2 tbsp balsamic vinegar
2 tbsp caster sugar

Line a 7 inch round baking tin with parchment. Preheat the oven to 180C. Cream butter with sugar until soft and fluffy. Add 150 ml coconut milk (reserve the remaining 50 ml for later) and whisk in to blend. Add all the remaining ingredients and beat until you have a well blended mixture. Pour into the cake tin and bake for about an hour, until the top is golden and a skewer inserted into the cake comes out clean. Let cool in the cake tin.

While the cake is baking, prep your strawberries. Wash and hull the berries and cut them in quarters. Put in a bowl and add vanilla essence, balsamic vinegar and sugar. Stir to mix and pop into the fridge for about an hour.

When the cake is cool, remove from the tin and put on a serving plate. Mix the reserved coconut milk with icing sugar to make a thin glaze. Brush the top and the sides of the cake with the glaze and put it in the fridge for 5-10 minutes to set. In the meantime, strain out the syrup from the strawberries. Put the syrup in a small pan and on a medium heat, boil until it reduces to 1/3rd the original quantity. Pile the strawberries in the centre of the cake (or make a pretty pattern if that's more your thing), sprinkle toasted coconut and then spoon over the reduced balsamic syrup.

Tuesday, March 1, 2016

Aloo Paranthas



In all these years of blogging, I've somehow never managed to talk about aloo paranthas, the potato stuffed flatbread that's a standard breakfast in North India. Possibly because they are such a staple in our home, I found there wouldn't be enough interest in the recipe. But I've also realised over time that my mom's recipe is unique, using a combination of flavours and spices that make these paranthas delicious.

But that's not the only reason for this post. I also wanted to tell you about a super cool party and some ways we found to make aloo paranthas even better and believe it or not, healthier. The party in question was hosted by Rushina at her cooking studio a few months back. For a while now, Rushina has been talking about the merits of cling film, parchment and something called cooking foil made by Asahi Kasei. Because we won't believe that you can really cook without oil but using science, she invited a bunch of us over for a potluck lunch.

I decided to make aloo paranthas and I did two things differently. One, I used the cling film to wrap potatoes in and microwaved them instead. It took about 6 minutes and the potatoes cooked so much better than the boiled version. They are also drier which makes for a better potato filling. Secondly, I used the cooking foil to line the pan which means that the paranthas won't stick and you can cook them without all the ghee that typically goes in one. Now mind you, I didn't really stick to the plan because I am a Punjabi and I can't not put ghee on parathas. But you can get away with very little and the healthier version tastes just about the same.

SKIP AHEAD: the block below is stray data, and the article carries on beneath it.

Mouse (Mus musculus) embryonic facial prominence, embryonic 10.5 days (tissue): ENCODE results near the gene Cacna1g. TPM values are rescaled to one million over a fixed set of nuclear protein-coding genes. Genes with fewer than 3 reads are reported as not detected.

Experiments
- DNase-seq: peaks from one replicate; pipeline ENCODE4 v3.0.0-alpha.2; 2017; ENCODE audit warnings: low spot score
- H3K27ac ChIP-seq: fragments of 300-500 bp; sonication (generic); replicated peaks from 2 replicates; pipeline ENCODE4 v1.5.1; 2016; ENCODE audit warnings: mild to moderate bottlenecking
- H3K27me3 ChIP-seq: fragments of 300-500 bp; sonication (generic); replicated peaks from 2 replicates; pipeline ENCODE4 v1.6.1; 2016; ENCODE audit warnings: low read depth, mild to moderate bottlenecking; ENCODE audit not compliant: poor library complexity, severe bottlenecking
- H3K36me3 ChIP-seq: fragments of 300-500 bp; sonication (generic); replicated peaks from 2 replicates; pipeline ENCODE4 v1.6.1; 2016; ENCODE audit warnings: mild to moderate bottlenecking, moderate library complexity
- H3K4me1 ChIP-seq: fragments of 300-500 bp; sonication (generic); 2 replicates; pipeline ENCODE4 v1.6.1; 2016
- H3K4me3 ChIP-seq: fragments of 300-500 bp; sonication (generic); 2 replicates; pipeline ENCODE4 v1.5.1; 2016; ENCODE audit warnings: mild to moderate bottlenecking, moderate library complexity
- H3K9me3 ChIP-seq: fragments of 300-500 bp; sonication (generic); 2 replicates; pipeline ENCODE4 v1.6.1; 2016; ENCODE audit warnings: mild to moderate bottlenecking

You can see the party in action in this video, where several other bloggers make loads of cool dishes. And then, if you are tempted enough, go make my mom's aloo paranthas. They are the best in the world.
http://www.youtube.com/watch?v=f8gyhXe47vA

Ingredients
(for four paranthas)
1 cup whole wheat flour
3-4 tbsp. ghee (less if you are using non-stick pan or cooking foil)

For stuffing
2 medium sized potatoes, boiled
1 small onion, chopped finely
handful of coriander leaves, finely chopped
1 tsp cumin seeds
1 tsp anardana (dried pomegranate seeds)
1 tsp dried coriander seeds
1/2 tsp red chilli powder
1 tsp garam masala
salt to taste

Put the flour in a bowl. Make a well in the centre and add 1/4 cup water. Slowly bring the flour in and mix. Knead until you have a smooth pliable dough, adding more water if needed. Cover and set aside for 15-20 minutes.

Mash the potatoes. Add all the other ingredients for stuffing and mix well. Take a golf ball size portion of dough. Dredge in dry flour and roll out into a thick circle. Add about 2 tbsp. of potato filling in the middle and gather up the dough around the filling, sealing to make a ball stuffed with potatoes. Roll the dough in some dry whole wheat flour and roll out into as thin a circle as possible.

Place on a heated pan, let cook for a minute. Flip, apply a little ghee on each side and cook until golden brown and crisp. The paranthas are served with mango pickle and plain yogurt in my home.